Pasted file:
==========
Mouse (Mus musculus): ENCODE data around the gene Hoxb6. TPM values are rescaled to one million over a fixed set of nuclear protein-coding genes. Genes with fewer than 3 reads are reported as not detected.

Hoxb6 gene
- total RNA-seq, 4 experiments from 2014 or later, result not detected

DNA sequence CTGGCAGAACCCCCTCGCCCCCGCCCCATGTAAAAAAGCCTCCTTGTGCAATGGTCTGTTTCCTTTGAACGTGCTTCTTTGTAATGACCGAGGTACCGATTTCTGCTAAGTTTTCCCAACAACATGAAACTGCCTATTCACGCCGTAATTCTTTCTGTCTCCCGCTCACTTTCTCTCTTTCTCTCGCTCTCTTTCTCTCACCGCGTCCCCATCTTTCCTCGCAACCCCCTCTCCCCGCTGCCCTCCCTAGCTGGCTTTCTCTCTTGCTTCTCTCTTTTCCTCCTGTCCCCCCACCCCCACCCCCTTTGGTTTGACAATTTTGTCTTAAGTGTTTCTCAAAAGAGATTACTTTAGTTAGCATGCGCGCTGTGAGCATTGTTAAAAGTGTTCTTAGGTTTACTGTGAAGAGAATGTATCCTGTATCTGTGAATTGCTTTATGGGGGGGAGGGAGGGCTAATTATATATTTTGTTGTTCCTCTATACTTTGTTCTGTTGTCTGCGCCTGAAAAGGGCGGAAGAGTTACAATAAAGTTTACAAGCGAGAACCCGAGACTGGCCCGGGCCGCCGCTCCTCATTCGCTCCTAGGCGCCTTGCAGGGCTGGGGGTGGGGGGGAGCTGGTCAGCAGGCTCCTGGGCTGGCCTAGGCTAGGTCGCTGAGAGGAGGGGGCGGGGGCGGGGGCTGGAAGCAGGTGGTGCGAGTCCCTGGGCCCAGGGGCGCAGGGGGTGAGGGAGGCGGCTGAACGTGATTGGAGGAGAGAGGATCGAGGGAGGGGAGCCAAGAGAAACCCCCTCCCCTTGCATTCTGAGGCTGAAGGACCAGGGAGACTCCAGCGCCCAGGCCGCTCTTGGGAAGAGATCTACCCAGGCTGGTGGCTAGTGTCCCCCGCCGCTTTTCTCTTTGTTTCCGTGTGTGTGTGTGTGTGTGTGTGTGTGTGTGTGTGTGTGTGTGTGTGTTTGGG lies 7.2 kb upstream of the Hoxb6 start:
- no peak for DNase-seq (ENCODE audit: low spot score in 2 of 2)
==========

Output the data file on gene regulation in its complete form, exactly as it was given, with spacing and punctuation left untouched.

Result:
Mouse (Mus musculus): ENCODE data around the gene Hoxb6. TPM values are rescaled to one million over a fixed set of nuclear protein-coding genes. Genes with fewer than 3 reads are reported as not detected.

Hoxb6 gene
- total RNA-seq, 4 experiments from 2014 or later, result not detected

DNA sequence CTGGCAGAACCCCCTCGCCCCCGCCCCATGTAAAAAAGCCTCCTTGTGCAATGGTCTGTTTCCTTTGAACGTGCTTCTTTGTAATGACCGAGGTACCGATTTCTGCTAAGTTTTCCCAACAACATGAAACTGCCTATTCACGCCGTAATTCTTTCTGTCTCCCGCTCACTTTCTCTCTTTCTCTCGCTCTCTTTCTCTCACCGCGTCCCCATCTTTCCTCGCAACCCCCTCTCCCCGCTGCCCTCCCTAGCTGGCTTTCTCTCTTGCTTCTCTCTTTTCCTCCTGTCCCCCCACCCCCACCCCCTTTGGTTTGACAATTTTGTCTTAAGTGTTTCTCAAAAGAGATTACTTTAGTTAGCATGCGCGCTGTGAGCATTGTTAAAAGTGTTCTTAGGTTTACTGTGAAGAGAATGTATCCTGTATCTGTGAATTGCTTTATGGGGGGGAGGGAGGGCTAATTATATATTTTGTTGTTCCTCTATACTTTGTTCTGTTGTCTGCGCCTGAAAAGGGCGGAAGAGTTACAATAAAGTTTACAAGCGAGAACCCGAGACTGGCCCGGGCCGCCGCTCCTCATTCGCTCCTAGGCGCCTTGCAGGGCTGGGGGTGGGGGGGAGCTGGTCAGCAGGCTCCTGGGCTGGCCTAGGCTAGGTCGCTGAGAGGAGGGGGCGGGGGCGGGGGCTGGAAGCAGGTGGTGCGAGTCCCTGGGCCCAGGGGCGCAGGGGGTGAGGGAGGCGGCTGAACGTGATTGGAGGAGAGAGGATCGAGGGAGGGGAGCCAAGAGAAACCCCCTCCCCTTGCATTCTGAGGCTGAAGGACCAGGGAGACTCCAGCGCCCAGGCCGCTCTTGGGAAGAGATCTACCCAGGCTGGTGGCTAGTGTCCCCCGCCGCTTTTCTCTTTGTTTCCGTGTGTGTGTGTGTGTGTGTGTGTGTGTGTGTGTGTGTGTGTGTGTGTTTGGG lies 7.2 kb upstream of the Hoxb6 start:
- no peak for DNase-seq (ENCODE audit: low spot score in 2 of 2)